Another red flag is the attrition rate in our sample, highlighted by the M.I.A. column. This represents entire seasons lost to Tommy John surgery, retirement, a demotion, etc. As a group, these relievers lost 10.6% of their total cost-controlled seasons. The impact of injuries and declining skill over time are also reflected in the average number of games and innings for our sample (M.I.A. pitchers were not included in any of the averages or rate stats).
Next, let's isolate the relievers from this group who were most like Carson Smith. Here, we'll impose tighter restrictions for IP, ERA- and FIP-:
Naturally, these pitchers performed very similar to Smith. Their collective ERA- and FIP- are closely aligned and the K% would be nearly identical if we adjusted for era. Here is how they performed over a six-year stretch:
Undoubtedly, this group of relievers performed better over their first three seasons. Perhaps the most interesting points are the rapid decline in K%, and how this group is nearly indistinguishable from our initial set by season four. They were more durable, however, losing only 6.7% of their total cost-controlled seasons.
How about the breakout relievers from the first group who were even EVEN more like Smith, but in a different way? Here, we'll only select comparable relievers who also threw:
- 90 mph or harder
- A slider within 10 mph of their average fastball
- Their slider 30% of the time or more
This sample features only 12 relievers, and the numbers aren’t aligned as closely with Smith's performance last year. That's ok for our purposes: here, we just want to isolate how slider-heavy relievers fared over time:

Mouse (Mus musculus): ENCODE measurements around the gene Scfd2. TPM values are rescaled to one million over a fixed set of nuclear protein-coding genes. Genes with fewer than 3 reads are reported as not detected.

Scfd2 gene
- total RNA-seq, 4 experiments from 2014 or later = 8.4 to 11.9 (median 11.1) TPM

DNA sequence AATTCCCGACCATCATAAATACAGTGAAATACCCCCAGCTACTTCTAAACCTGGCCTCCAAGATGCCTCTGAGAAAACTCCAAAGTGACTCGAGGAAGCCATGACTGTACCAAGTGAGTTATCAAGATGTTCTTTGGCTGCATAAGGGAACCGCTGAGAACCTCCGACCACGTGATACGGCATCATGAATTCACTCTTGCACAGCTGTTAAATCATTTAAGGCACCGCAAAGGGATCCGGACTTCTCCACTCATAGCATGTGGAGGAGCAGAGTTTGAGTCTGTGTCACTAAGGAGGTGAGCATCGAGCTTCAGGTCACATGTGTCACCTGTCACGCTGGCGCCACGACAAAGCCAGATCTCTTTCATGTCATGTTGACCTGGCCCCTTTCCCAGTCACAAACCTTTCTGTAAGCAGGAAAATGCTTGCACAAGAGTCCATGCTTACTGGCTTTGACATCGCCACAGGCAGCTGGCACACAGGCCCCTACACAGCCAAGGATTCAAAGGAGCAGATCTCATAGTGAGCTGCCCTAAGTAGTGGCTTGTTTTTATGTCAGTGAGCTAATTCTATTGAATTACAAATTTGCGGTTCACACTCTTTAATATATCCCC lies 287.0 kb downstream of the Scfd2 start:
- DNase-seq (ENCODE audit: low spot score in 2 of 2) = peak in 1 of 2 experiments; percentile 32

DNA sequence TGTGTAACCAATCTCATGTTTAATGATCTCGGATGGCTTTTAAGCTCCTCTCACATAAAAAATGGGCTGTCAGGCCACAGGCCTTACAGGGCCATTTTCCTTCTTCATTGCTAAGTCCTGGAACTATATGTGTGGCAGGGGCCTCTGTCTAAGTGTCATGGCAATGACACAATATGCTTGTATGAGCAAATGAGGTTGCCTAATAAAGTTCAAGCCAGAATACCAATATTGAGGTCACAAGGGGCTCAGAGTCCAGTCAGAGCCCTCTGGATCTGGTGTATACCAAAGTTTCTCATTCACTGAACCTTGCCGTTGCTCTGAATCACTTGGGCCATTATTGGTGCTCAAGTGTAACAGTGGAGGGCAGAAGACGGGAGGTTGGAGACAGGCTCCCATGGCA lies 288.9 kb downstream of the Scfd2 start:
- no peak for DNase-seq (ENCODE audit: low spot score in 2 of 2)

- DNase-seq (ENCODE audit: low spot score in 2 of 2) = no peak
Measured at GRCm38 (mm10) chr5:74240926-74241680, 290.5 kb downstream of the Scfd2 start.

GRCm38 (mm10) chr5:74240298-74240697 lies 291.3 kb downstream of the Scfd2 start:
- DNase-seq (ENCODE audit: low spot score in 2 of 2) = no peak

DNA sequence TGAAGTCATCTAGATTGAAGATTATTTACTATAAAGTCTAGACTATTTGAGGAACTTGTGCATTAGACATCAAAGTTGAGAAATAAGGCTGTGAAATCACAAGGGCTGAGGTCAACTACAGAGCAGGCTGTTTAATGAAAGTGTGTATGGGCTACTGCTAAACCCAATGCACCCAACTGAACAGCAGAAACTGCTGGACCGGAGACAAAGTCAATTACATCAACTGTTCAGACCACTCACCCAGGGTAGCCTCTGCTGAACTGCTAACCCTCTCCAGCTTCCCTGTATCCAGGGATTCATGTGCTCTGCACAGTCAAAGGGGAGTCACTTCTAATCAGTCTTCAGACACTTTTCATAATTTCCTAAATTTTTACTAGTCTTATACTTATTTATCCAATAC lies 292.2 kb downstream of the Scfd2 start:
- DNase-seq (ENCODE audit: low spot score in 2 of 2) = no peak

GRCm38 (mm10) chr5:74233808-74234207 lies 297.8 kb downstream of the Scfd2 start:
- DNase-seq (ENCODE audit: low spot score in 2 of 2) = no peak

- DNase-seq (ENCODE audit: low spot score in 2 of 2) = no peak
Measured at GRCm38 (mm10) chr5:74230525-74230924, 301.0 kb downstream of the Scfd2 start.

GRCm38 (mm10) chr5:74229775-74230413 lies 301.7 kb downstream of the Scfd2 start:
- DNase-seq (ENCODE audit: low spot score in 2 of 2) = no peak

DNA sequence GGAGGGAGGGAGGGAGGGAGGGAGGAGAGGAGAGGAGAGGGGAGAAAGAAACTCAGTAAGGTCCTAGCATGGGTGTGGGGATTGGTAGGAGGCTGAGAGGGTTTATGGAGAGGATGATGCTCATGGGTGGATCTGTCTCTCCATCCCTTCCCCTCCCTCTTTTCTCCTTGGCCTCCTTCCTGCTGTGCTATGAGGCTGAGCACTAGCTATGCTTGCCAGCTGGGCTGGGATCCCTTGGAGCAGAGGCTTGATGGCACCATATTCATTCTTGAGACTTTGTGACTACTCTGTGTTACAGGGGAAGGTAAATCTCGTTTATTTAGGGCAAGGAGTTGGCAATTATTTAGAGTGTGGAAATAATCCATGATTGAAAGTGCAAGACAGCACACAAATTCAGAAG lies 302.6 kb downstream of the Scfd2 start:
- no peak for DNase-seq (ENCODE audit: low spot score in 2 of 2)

Ouch. While the first two groups held strong in seasons two and three before bottoming out in season four, this group plummets in season three. A more dramatic innings decline and an 18.3% M.I.A. also weakly supports the conventional wisdom that slider-heavy relievers are at a greater risk of injury than other hurlers. It's worth noting that Carson Smith threw a very high percentage of hard sliders (45%) in 2015.
That’s an awful lot of stuff to consider all at once, so here are the three comp sets combined into a single weighted 3-2-1 projection, with the heavier weights representing Carson Smith’s most similar comps in terms of performance and slider usage:
Based on the six-year performances of comparable pitchers, it appears that retaining a premium young reliever is a gamble, and particularly in seasons 3-6 following a breakout performance. So why not cash in, right? Well, take a look at the relievers who didn’t qualify for our initial samples, because they broke out sometime between 2011-2015:
These are today’s premium relievers. Thirty of them have pitched at least one season, and half are entering their final two years of team control. Barring a major collapse from this group over the next several years, the delta is glaring: baseball’s best relievers are sustaining their health and productivity in a way that they simply weren't doing before. Why? I have a theory: check out the IP column, and compare it to our initial 51-pitcher set. The young, shutdown hero who pitches multiple innings per appearance has become a thing of the past as teams are wisely milking more long term value from their most volatile assets and appear to be saving young pitchers' careers in the process.
Carson Smith averaged exactly one inning per appearance in 2015, which, given the table above, bodes well. He also throws a ton of sliders and has an unorthodox delivery, so who knows. Relievers will always be volatile due to the stress of pitching at max effort and the small sample sizes inherent in their line of work. But if the Mariners are lucky enough to develop another lights-out reliever in 2016, let’s hope they treat him well and maybe keep him around for another season or two.